It’s no secret that kids hate to revise their writing. I’ve had many students who enjoyed writing, especially once they realized our workshop was a safe community in which to be creative, but once a piece was written, it was done – notebook closed, pencil down, on to the next thing.
Katie Wood Ray, in her book “Study Driven”, says that revision should be the act of “re-visioning” your writing, a time to re-look at the piece with new eyes, often after you’ve taken a break from it for a day or so. But she also argues that in order for students to be able to re-vision their writing, they must have a vision for what it might look like in the first place. In her book, she describes various units of study possibilities (memoir, biography, editorials, etc.) by saying that each unit should start by immersing students in examples of the genre (what Ralph Fletcher calls “marinating” students in writing). That way, students have a “vision” for what their own writing might look like.
I had to do this exact process when I considered beginning a blog. Just 6 months ago I’d never visited a blog in my life. I’d heard of them but had no real working understanding of what they looked like, why people would want to “follow” them, or whether they covered any topics that would be of interest to me at all. It was an article in the Sept., 2009 issue of Educational Leadership that hooked me by describing various Edublogs and including links to the more popular choices. Once I’d “marinated” in the Edublogosphere for a few days, I had a vision for what blogging could be, and a tiny voice in the back of my head began to consider creating a blog myself.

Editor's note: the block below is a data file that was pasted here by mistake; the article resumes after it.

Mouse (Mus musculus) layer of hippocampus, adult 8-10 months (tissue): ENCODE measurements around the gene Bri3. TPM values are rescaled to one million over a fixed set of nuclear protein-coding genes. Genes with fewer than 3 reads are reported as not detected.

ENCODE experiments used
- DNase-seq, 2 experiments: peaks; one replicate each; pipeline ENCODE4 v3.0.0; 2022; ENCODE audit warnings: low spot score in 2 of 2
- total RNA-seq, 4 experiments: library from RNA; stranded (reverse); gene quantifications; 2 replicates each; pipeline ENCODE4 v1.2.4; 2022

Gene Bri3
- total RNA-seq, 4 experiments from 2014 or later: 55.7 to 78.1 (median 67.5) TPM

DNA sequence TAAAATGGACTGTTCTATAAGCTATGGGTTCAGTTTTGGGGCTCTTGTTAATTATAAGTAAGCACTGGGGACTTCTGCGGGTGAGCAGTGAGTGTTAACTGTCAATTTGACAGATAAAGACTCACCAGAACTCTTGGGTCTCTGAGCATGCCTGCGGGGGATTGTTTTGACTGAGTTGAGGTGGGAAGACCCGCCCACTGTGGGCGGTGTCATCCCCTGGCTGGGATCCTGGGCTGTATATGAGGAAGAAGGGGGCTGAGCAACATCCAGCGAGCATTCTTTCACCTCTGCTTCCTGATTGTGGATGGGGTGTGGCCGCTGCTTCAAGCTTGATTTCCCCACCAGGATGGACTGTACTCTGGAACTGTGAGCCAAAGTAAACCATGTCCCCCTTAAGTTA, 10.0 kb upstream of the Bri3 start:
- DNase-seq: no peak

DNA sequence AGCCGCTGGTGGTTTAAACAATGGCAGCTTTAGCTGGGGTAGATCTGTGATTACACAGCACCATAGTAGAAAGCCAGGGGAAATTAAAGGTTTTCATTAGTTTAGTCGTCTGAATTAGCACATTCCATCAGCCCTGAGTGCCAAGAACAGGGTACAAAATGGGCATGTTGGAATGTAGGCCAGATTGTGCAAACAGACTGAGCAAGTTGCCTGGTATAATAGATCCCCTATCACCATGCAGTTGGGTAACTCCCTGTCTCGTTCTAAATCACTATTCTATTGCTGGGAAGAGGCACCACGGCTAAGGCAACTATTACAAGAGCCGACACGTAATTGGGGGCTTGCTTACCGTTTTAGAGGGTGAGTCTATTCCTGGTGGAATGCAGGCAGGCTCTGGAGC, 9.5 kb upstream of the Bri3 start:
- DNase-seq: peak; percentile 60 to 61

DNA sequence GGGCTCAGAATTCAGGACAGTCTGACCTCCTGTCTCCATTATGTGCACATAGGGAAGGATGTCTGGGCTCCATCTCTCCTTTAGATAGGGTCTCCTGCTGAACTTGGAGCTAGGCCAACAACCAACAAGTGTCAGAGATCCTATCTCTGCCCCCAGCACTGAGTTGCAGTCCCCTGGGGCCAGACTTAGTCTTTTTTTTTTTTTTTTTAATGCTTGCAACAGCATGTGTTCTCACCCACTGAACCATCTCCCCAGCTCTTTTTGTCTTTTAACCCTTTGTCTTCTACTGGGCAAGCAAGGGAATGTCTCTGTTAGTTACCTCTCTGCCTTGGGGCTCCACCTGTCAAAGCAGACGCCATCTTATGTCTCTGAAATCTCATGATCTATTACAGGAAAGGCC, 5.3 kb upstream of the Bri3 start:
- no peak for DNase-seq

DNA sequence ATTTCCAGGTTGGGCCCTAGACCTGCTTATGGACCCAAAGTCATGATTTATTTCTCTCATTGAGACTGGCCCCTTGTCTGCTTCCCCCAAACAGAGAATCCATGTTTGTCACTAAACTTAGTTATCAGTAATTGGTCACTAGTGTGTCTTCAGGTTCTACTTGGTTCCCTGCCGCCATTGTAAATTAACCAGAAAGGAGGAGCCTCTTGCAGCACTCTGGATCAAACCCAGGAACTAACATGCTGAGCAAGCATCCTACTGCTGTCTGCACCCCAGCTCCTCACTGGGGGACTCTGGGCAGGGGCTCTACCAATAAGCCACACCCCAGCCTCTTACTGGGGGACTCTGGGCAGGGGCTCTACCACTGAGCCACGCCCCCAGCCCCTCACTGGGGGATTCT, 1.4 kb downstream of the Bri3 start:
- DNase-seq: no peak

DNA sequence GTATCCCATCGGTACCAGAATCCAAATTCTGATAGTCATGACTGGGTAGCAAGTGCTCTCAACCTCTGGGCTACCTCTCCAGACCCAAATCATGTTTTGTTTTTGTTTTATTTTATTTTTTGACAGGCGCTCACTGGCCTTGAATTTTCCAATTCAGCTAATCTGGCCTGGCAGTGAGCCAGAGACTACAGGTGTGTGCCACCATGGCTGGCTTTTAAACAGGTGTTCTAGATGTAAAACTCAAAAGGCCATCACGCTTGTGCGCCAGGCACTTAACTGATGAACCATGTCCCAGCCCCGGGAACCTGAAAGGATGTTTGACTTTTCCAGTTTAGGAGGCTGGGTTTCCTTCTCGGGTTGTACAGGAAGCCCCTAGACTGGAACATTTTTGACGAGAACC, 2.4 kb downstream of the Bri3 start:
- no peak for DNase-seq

Without that time spent exploring the genre, I never would have had a clear understanding of what this type of writing entailed. Recently I began to worry that my posts were getting too long, so I revisited my favorite blogs and looked them with new eyes – specifically looking at length. I was able to revise some of my longer drafts because I had a vision of what blogs looked like in the first place, and I used these blogs as mentor texts to help me “re-vision” what my own could look like.
This is why the concept of mentor texts is such a powerful one for students. Oftentimes as adults we make the assumption that kids understand what poetry means, or what an essay looks like, and we forget to provide them with the vision of what it is we’re attempting to get them to create. But if we allow ourselves to spend a few days at the beginning of a new unit of study really immersing our students in stellar examples of the genre, and then have those examples easily accessible during every writing workshop for students to peruse, I think we’ll find that they’re much more willing to revise. Because now they have an understanding of what they’re aiming for, and the drive to revise comes from within, rather than from the teacher.